Turning Algorithms into ART works

Debabrata Panigrahi (~Debanitrkl)


Wouldn't it be great if you could combine the strength of today's machine learning and artificial intelligence tools with the interactivity and fast feedback loops of modern software development paradigms and pipe it straight into your plotter to create art?

What is generative art?

Generative art is the output of a system that makes its own decisions about the piece, rather than a human. The system could be as simple as a single Python program, as long as it has rules and some aspect of randomness.

Where should you start?

Getting started with generative art is the same process as any project, the most crucial step is to come up with an idea or find one to build upon. Once you have a goal in mind, then you can start working on the technology required to achieve it. Most of my generative art projects have been accomplished in Python. It’s a fairly easy language to get used to and it has some incredible packages available to help with image manipulation, such as Pillow. Luckily for you, there’s no need to search very far for a starting point, because I’ve provided some code down below for you to play with.


Today we're going to run through how to make plotter art in Python. The nice part is once we know how to do the basics in Python, we get the rest of the Python ecosystem for free (web frameworks, most modern-day data-science tools, AI+ML+CV tools, etc) and now suddenly the sky is the limit for making complex designs and interactive art.

The tools and libraries I'm going to cover in this python plotter workshop are:

  • Numpy + Scipy + Matplotlib to create our core design
  • Jupyter Lab Notebooks for easy iterative development
  • Ipythonwidgets for interactive designs
  • Vpype for SVG post-processing

And the links you are going to need are:

The Github repo with all the code

(Optional) The Axidraw Python Client installation guide

For this workshop, I'm assuming some basic software development skills - the ability to get Python libraries installed on your own, simple terminal usage, and copying and pasting from Github.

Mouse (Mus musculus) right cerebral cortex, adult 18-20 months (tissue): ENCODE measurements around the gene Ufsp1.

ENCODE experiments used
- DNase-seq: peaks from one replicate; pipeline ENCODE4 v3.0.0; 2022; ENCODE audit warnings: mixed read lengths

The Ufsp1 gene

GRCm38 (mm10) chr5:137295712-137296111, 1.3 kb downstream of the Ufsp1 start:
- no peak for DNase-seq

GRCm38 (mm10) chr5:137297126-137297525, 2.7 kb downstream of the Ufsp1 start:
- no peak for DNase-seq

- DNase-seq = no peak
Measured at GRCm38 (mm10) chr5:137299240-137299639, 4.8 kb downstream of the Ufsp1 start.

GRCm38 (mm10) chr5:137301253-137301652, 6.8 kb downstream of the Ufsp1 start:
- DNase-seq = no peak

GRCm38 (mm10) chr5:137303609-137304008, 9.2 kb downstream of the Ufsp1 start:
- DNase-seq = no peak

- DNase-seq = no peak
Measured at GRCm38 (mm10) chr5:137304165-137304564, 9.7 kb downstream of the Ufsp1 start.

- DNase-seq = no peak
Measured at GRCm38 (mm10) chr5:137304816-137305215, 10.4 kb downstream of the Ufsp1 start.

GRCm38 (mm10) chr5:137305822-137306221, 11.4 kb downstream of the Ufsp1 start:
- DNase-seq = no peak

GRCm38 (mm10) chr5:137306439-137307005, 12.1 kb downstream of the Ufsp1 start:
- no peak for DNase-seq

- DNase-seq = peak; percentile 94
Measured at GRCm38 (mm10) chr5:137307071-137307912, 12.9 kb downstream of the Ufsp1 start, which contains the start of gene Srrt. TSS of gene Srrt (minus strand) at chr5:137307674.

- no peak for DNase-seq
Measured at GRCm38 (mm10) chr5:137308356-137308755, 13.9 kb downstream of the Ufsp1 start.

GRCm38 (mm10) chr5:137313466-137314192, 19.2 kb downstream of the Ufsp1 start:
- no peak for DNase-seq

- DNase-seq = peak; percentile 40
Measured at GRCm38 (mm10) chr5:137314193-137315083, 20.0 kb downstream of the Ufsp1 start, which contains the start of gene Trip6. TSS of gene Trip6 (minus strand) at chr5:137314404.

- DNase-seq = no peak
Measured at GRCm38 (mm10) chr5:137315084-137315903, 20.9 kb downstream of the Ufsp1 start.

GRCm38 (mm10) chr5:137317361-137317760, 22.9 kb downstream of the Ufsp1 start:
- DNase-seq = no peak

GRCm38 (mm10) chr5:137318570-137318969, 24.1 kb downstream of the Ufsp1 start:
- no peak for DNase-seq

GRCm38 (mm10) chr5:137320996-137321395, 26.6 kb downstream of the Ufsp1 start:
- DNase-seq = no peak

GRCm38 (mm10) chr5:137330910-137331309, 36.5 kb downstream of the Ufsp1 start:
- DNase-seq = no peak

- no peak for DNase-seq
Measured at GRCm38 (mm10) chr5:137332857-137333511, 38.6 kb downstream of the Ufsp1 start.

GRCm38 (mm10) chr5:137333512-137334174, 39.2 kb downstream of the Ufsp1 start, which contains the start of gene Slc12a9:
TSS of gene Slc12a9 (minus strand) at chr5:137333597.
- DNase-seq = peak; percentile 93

The Basics - Installation and Notebooks

Let's get this show on the road!

The Readme has all of the steps you need to get everything installed (except the Axidraw Client, but more on that later), and getting your Jupyter set up and running. The requirement.txt will have all the libraries we need and should be pip installable.

We're going to use Jupyter notebooks because they are awesome. Effectively notebooks are a cross between a text file and a RELP. How they work is that you can write code in blocks, and then execute the blocks in any order, change them, and execute them again. This lets you easily try something, see what happens, and quickly change it without having to rerun your whole program.


For this workshop, I'm assuming some basic software development skills - the ability to get Python libraries installed on your own, simple terminal usage, and copying and pasting from Github.

Speaker Info:

I'm Debabrata Panigrahi, a junior undergraduate in the department of biotechnology and medical engineering at National Institute of Technology Rourkela. I'm an opensource enthusiast presently interning with cloud native computing foundation under the Linux foundation mentorship program. I have been a hobbyist generative artist since last 3 years, inspired by the tutorials in the YouTube channel of the coding train. Since those days I have been doing generative art in p5.js processing.js and python. Since I was well versed with python libraries like nump, pandas, sklearn, pytorch and used it for my course related project works, I started playing with it and making out generative art. Even the times when I used to practise various algorithms and complex data structures to realise it's implementation and make the learning process mor fun I used them to create many art works.

Speaker Links:




Section: Culture and society
Type: Workshop
Target Audience: Intermediate
Last Updated: